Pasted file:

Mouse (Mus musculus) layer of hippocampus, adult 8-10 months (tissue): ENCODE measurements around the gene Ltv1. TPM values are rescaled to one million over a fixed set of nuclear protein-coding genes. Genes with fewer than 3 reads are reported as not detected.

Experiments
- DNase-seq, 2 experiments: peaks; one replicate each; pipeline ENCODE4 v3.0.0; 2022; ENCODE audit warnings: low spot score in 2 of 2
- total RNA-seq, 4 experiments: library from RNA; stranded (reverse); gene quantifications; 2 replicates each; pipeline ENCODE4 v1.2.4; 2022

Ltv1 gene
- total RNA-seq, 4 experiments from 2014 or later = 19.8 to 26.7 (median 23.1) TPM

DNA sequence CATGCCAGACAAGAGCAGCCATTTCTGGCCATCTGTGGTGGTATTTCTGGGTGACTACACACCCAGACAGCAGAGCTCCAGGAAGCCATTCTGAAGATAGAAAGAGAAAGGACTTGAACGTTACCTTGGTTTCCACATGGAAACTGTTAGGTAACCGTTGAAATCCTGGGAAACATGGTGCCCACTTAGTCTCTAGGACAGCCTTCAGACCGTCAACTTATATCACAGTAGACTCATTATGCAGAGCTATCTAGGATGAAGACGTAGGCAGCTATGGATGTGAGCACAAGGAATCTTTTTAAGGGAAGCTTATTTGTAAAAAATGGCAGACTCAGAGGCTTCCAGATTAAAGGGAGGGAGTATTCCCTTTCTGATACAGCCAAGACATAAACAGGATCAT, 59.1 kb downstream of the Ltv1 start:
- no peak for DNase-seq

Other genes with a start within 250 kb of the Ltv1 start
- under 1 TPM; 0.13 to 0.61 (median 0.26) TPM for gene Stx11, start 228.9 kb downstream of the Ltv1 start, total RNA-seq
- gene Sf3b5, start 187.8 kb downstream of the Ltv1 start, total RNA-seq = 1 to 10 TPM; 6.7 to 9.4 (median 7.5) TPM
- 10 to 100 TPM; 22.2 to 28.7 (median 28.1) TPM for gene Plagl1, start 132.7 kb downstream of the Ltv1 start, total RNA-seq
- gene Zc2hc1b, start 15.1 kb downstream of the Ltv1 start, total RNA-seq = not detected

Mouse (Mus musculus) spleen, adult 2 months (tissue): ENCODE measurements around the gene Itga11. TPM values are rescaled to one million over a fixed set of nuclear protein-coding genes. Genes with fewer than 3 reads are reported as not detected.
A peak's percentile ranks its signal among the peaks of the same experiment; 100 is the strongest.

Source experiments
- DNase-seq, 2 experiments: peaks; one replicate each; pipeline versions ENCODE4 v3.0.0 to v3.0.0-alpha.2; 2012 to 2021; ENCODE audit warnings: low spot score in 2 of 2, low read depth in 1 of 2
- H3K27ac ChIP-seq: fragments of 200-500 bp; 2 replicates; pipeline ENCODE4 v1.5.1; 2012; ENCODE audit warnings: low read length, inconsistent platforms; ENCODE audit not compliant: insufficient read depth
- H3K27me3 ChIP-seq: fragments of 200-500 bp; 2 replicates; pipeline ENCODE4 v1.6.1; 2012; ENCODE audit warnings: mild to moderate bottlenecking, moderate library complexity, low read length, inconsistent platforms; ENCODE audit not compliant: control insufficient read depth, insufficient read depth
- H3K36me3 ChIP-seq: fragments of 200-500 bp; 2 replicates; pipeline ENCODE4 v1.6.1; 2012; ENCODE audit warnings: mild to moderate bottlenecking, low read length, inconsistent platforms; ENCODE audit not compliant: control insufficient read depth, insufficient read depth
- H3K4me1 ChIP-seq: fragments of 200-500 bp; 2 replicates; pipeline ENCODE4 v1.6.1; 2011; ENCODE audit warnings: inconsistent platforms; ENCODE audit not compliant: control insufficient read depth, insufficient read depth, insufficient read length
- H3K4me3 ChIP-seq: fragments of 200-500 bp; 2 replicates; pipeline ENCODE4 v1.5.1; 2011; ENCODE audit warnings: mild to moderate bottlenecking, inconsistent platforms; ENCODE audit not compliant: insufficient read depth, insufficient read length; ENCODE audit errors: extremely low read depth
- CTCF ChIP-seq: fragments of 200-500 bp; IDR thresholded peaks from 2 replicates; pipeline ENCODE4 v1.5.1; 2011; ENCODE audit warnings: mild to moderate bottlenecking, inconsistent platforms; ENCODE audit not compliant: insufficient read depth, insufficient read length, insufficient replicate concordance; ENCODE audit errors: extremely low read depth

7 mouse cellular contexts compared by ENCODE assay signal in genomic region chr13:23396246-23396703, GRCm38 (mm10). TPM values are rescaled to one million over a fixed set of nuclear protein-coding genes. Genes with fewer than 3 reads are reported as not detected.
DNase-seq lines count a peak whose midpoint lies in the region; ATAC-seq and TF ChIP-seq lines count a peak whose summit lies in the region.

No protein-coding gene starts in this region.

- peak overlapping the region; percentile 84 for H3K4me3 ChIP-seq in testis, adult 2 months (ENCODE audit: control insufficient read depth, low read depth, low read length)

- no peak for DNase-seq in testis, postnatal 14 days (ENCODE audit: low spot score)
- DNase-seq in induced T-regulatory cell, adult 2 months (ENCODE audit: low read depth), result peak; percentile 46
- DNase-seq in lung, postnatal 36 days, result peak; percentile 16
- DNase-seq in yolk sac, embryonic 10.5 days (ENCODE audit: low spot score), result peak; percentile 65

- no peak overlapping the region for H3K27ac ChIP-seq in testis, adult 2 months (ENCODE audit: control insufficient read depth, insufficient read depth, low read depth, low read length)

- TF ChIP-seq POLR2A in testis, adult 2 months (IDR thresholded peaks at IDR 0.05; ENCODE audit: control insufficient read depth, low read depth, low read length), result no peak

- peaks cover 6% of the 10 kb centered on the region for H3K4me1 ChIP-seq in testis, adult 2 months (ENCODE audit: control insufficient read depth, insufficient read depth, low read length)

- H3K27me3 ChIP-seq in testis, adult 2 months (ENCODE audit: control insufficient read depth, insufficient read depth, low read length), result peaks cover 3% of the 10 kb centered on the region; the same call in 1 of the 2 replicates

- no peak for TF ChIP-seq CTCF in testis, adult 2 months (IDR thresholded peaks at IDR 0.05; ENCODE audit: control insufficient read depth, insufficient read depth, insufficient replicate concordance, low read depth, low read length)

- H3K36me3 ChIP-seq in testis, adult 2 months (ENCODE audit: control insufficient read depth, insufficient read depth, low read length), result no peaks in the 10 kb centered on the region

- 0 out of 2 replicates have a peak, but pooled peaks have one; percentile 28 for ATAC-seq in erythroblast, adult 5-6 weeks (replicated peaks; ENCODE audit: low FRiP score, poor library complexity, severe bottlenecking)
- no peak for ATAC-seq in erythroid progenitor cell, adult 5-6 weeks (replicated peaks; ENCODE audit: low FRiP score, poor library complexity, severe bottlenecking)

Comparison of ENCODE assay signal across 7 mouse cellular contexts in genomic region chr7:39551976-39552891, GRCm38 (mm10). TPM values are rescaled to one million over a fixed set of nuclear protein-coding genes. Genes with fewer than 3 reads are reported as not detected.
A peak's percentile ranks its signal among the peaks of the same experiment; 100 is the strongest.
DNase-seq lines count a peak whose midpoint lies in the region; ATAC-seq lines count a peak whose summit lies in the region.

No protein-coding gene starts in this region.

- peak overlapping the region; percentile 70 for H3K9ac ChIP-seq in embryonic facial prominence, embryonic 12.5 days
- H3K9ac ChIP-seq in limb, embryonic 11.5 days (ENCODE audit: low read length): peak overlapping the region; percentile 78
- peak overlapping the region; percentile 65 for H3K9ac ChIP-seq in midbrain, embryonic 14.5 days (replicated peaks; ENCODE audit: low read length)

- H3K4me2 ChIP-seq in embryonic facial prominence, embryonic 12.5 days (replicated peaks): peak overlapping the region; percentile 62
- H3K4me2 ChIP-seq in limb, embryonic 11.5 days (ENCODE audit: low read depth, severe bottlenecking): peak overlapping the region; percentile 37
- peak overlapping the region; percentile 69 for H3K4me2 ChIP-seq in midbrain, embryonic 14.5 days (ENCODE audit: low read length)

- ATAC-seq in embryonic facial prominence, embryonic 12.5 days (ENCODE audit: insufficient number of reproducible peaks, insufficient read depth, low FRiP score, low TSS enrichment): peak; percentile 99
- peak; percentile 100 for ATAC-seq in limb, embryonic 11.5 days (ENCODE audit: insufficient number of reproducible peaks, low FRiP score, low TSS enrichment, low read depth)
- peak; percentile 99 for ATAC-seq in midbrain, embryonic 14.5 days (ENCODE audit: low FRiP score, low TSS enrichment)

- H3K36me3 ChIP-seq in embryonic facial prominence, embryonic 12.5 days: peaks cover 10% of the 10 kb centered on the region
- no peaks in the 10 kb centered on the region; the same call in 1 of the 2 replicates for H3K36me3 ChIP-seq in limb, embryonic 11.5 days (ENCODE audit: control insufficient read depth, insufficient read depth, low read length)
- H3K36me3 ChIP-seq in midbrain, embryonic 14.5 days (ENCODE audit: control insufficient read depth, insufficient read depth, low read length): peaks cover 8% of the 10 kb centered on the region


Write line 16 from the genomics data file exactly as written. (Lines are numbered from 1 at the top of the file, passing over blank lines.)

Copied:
Source experiments